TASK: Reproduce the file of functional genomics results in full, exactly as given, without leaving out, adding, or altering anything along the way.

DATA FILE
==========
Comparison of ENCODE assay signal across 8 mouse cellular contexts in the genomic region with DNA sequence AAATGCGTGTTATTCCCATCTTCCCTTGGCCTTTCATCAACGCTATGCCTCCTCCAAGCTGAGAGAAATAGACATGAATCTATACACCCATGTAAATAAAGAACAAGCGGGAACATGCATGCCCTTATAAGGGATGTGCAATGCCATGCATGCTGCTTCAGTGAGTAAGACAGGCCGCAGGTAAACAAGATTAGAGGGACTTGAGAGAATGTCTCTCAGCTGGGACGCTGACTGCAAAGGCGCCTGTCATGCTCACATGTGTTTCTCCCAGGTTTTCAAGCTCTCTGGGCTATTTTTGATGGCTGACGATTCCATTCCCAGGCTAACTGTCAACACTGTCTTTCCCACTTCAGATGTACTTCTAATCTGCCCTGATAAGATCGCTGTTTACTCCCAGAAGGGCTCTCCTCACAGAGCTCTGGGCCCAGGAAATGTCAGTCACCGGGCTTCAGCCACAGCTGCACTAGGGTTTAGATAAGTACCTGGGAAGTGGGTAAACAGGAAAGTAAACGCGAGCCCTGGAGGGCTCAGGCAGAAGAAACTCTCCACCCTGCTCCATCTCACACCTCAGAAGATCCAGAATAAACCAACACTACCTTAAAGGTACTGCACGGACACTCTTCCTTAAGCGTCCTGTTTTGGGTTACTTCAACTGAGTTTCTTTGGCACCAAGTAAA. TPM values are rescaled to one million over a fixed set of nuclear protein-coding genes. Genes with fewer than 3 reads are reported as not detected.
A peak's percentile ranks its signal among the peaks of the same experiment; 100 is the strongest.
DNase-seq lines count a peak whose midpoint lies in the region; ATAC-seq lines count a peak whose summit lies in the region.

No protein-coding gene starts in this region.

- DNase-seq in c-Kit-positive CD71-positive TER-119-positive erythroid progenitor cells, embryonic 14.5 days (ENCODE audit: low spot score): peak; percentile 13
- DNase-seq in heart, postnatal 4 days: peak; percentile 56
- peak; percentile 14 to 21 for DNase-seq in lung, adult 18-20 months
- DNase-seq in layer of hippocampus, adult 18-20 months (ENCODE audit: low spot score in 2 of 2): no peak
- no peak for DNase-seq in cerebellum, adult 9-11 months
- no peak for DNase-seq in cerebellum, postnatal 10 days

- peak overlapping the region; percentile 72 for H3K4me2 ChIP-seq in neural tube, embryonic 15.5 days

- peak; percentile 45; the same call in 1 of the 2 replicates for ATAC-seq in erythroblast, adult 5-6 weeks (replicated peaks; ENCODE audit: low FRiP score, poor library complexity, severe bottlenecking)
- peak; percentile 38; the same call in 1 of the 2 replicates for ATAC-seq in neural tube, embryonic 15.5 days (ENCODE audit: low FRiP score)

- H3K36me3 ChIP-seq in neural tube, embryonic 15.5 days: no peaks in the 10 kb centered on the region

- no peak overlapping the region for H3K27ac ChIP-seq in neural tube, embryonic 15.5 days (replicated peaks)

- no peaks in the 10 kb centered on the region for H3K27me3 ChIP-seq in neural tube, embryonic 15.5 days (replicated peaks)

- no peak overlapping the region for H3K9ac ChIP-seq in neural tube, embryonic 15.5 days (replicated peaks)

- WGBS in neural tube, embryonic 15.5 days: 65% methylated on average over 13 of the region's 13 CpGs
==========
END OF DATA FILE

Comparison of ENCODE assay signal across 8 mouse cellular contexts in the genomic region with DNA sequence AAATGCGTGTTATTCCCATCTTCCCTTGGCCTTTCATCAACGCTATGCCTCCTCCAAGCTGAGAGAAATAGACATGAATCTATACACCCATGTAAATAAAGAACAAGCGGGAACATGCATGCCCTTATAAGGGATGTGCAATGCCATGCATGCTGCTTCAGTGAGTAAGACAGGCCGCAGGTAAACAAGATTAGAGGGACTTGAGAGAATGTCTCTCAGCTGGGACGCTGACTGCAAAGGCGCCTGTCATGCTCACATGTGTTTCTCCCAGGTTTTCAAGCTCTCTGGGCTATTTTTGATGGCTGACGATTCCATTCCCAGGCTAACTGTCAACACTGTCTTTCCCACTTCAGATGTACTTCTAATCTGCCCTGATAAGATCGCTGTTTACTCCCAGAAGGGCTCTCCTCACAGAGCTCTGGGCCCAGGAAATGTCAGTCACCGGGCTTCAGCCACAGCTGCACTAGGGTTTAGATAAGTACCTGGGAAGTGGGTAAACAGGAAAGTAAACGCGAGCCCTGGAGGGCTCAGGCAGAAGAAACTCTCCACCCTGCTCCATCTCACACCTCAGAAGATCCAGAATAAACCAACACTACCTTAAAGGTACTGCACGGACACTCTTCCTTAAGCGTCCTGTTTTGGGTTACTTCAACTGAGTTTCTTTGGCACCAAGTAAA. TPM values are rescaled to one million over a fixed set of nuclear protein-coding genes. Genes with fewer than 3 reads are reported as not detected.
A peak's percentile ranks its signal among the peaks of the same experiment; 100 is the strongest.
DNase-seq lines count a peak whose midpoint lies in the region; ATAC-seq lines count a peak whose summit lies in the region.

No protein-coding gene starts in this region.

- DNase-seq in c-Kit-positive CD71-positive TER-119-positive erythroid progenitor cells, embryonic 14.5 days (ENCODE audit: low spot score): peak; percentile 13
- DNase-seq in heart, postnatal 4 days: peak; percentile 56
- peak; percentile 14 to 21 for DNase-seq in lung, adult 18-20 months
- DNase-seq in layer of hippocampus, adult 18-20 months (ENCODE audit: low spot score in 2 of 2): no peak
- no peak for DNase-seq in cerebellum, adult 9-11 months
- no peak for DNase-seq in cerebellum, postnatal 10 days

- peak overlapping the region; percentile 72 for H3K4me2 ChIP-seq in neural tube, embryonic 15.5 days

- peak; percentile 45; the same call in 1 of the 2 replicates for ATAC-seq in erythroblast, adult 5-6 weeks (replicated peaks; ENCODE audit: low FRiP score, poor library complexity, severe bottlenecking)
- peak; percentile 38; the same call in 1 of the 2 replicates for ATAC-seq in neural tube, embryonic 15.5 days (ENCODE audit: low FRiP score)

- H3K36me3 ChIP-seq in neural tube, embryonic 15.5 days: no peaks in the 10 kb centered on the region

- no peak overlapping the region for H3K27ac ChIP-seq in neural tube, embryonic 15.5 days (replicated peaks)

- no peaks in the 10 kb centered on the region for H3K27me3 ChIP-seq in neural tube, embryonic 15.5 days (replicated peaks)

- no peak overlapping the region for H3K9ac ChIP-seq in neural tube, embryonic 15.5 days (replicated peaks)

- WGBS in neural tube, embryonic 15.5 days: 65% methylated on average over 13 of the region's 13 CpGs